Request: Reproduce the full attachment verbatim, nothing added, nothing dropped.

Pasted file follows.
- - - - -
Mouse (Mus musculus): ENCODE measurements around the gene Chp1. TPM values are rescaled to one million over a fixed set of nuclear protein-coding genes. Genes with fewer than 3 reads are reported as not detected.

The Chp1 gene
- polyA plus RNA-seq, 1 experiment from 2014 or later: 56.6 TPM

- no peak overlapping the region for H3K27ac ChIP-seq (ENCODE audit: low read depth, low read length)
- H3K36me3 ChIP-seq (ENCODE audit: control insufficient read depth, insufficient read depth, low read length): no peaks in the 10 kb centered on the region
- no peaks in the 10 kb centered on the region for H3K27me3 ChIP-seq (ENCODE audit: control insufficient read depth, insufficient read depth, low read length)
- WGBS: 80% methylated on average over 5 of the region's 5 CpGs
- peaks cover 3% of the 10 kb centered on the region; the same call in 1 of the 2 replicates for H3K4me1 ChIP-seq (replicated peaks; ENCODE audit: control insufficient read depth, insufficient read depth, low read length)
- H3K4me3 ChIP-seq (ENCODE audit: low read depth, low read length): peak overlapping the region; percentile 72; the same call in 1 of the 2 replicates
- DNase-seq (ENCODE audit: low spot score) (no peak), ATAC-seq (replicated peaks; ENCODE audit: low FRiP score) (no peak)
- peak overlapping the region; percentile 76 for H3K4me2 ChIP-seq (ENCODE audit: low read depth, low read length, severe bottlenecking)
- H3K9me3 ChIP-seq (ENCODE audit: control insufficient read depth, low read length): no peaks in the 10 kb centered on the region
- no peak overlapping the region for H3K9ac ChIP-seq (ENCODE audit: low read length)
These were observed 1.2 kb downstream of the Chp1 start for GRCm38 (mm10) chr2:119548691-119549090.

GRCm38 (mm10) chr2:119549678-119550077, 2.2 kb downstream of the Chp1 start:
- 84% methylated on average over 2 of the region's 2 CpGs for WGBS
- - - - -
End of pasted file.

Mouse (Mus musculus): ENCODE measurements around the gene Chp1. TPM values are rescaled to one million over a fixed set of nuclear protein-coding genes. Genes with fewer than 3 reads are reported as not detected.

The Chp1 gene
- polyA plus RNA-seq, 1 experiment from 2014 or later: 56.6 TPM

- no peak overlapping the region for H3K27ac ChIP-seq (ENCODE audit: low read depth, low read length)
- H3K36me3 ChIP-seq (ENCODE audit: control insufficient read depth, insufficient read depth, low read length): no peaks in the 10 kb centered on the region
- no peaks in the 10 kb centered on the region for H3K27me3 ChIP-seq (ENCODE audit: control insufficient read depth, insufficient read depth, low read length)
- WGBS: 80% methylated on average over 5 of the region's 5 CpGs
- peaks cover 3% of the 10 kb centered on the region; the same call in 1 of the 2 replicates for H3K4me1 ChIP-seq (replicated peaks; ENCODE audit: control insufficient read depth, insufficient read depth, low read length)
- H3K4me3 ChIP-seq (ENCODE audit: low read depth, low read length): peak overlapping the region; percentile 72; the same call in 1 of the 2 replicates
- DNase-seq (ENCODE audit: low spot score) (no peak), ATAC-seq (replicated peaks; ENCODE audit: low FRiP score) (no peak)
- peak overlapping the region; percentile 76 for H3K4me2 ChIP-seq (ENCODE audit: low read depth, low read length, severe bottlenecking)
- H3K9me3 ChIP-seq (ENCODE audit: control insufficient read depth, low read length): no peaks in the 10 kb centered on the region
- no peak overlapping the region for H3K9ac ChIP-seq (ENCODE audit: low read length)
These were observed 1.2 kb downstream of the Chp1 start for GRCm38 (mm10) chr2:119548691-119549090.

GRCm38 (mm10) chr2:119549678-119550077, 2.2 kb downstream of the Chp1 start:
- 84% methylated on average over 2 of the region's 2 CpGs for WGBS